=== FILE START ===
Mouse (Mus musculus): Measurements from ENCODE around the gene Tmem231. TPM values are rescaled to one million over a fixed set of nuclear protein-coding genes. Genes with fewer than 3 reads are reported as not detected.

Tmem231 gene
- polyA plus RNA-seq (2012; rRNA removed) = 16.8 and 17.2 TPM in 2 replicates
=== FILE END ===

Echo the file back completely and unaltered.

Mouse (Mus musculus): Measurements from ENCODE around the gene Tmem231. TPM values are rescaled to one million over a fixed set of nuclear protein-coding genes. Genes with fewer than 3 reads are reported as not detected.

Tmem231 gene
- polyA plus RNA-seq (2012; rRNA removed) = 16.8 and 17.2 TPM in 2 replicates